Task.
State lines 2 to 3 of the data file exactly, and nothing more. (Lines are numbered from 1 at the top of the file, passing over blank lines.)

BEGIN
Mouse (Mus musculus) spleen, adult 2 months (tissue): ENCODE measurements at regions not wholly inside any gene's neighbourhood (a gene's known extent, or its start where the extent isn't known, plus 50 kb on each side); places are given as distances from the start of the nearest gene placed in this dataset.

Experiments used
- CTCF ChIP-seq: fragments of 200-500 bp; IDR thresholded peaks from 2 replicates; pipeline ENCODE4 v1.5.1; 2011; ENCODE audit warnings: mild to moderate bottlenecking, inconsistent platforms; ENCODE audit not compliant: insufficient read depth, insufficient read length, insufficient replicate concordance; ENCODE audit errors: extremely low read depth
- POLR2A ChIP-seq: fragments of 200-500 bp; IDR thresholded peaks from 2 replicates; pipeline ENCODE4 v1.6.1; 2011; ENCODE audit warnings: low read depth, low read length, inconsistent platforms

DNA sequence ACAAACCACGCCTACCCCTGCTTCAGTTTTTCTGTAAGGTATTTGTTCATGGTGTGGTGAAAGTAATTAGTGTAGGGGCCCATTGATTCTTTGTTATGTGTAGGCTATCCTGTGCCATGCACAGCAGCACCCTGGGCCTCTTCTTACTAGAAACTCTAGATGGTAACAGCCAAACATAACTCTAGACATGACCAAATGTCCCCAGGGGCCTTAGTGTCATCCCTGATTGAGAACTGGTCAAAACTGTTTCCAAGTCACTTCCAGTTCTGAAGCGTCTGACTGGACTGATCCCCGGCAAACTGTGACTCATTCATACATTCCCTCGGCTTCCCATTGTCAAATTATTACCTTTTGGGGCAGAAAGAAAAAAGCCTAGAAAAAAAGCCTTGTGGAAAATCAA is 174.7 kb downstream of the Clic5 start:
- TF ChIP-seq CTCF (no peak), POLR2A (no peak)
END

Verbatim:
Experiments used
- CTCF ChIP-seq: fragments of 200-500 bp; IDR thresholded peaks from 2 replicates; pipeline ENCODE4 v1.5.1; 2011; ENCODE audit warnings: mild to moderate bottlenecking, inconsistent platforms; ENCODE audit not compliant: insufficient read depth, insufficient read length, insufficient replicate concordance; ENCODE audit errors: extremely low read depth